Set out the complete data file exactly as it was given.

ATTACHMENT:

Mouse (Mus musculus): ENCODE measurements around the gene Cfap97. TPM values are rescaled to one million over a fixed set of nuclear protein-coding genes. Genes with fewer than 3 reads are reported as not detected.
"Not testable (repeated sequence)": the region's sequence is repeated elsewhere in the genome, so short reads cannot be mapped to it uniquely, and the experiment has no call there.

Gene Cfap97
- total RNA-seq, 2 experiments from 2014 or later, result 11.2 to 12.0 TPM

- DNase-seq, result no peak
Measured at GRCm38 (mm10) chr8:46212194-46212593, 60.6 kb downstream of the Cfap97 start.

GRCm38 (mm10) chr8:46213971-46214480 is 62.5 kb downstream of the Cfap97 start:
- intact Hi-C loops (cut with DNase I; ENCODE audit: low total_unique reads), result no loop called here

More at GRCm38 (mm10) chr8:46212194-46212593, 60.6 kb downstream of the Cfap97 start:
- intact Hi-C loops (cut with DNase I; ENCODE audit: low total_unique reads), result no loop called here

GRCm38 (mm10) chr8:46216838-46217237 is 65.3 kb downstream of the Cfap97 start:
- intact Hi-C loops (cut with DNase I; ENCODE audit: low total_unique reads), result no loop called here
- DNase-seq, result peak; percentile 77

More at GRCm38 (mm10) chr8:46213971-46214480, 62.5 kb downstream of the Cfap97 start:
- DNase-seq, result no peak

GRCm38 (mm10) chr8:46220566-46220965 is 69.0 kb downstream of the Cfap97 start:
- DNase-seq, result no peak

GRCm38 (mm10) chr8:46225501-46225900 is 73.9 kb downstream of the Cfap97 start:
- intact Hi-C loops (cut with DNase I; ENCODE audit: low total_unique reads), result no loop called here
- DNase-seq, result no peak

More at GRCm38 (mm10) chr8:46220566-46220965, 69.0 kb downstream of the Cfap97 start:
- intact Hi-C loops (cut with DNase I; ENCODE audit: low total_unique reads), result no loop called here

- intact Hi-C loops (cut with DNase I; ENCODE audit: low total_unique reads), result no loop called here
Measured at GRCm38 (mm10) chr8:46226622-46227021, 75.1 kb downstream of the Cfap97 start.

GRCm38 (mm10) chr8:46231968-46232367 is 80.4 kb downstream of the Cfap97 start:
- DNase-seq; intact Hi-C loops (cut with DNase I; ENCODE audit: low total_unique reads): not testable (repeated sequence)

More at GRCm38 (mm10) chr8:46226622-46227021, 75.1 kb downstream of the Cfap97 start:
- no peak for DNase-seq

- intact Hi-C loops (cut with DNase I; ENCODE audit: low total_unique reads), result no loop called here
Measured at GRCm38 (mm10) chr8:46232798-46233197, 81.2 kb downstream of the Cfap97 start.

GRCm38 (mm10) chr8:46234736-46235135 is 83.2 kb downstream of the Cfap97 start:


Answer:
Mouse (Mus musculus): ENCODE measurements around the gene Cfap97. TPM values are rescaled to one million over a fixed set of nuclear protein-coding genes. Genes with fewer than 3 reads are reported as not detected.
"Not testable (repeated sequence)": the region's sequence is repeated elsewhere in the genome, so short reads cannot be mapped to it uniquely, and the experiment has no call there.

Gene Cfap97
- total RNA-seq, 2 experiments from 2014 or later, result 11.2 to 12.0 TPM

- DNase-seq, result no peak
Measured at GRCm38 (mm10) chr8:46212194-46212593, 60.6 kb downstream of the Cfap97 start.

GRCm38 (mm10) chr8:46213971-46214480 is 62.5 kb downstream of the Cfap97 start:
- intact Hi-C loops (cut with DNase I; ENCODE audit: low total_unique reads), result no loop called here

More at GRCm38 (mm10) chr8:46212194-46212593, 60.6 kb downstream of the Cfap97 start:
- intact Hi-C loops (cut with DNase I; ENCODE audit: low total_unique reads), result no loop called here

GRCm38 (mm10) chr8:46216838-46217237 is 65.3 kb downstream of the Cfap97 start:
- intact Hi-C loops (cut with DNase I; ENCODE audit: low total_unique reads), result no loop called here
- DNase-seq, result peak; percentile 77

More at GRCm38 (mm10) chr8:46213971-46214480, 62.5 kb downstream of the Cfap97 start:
- DNase-seq, result no peak

GRCm38 (mm10) chr8:46220566-46220965 is 69.0 kb downstream of the Cfap97 start:
- DNase-seq, result no peak

GRCm38 (mm10) chr8:46225501-46225900 is 73.9 kb downstream of the Cfap97 start:
- intact Hi-C loops (cut with DNase I; ENCODE audit: low total_unique reads), result no loop called here
- DNase-seq, result no peak

More at GRCm38 (mm10) chr8:46220566-46220965, 69.0 kb downstream of the Cfap97 start:
- intact Hi-C loops (cut with DNase I; ENCODE audit: low total_unique reads), result no loop called here

- intact Hi-C loops (cut with DNase I; ENCODE audit: low total_unique reads), result no loop called here
Measured at GRCm38 (mm10) chr8:46226622-46227021, 75.1 kb downstream of the Cfap97 start.

GRCm38 (mm10) chr8:46231968-46232367 is 80.4 kb downstream of the Cfap97 start:
- DNase-seq; intact Hi-C loops (cut with DNase I; ENCODE audit: low total_unique reads): not testable (repeated sequence)

More at GRCm38 (mm10) chr8:46226622-46227021, 75.1 kb downstream of the Cfap97 start:
- no peak for DNase-seq

- intact Hi-C loops (cut with DNase I; ENCODE audit: low total_unique reads), result no loop called here
Measured at GRCm38 (mm10) chr8:46232798-46233197, 81.2 kb downstream of the Cfap97 start.

GRCm38 (mm10) chr8:46234736-46235135 is 83.2 kb downstream of the Cfap97 start: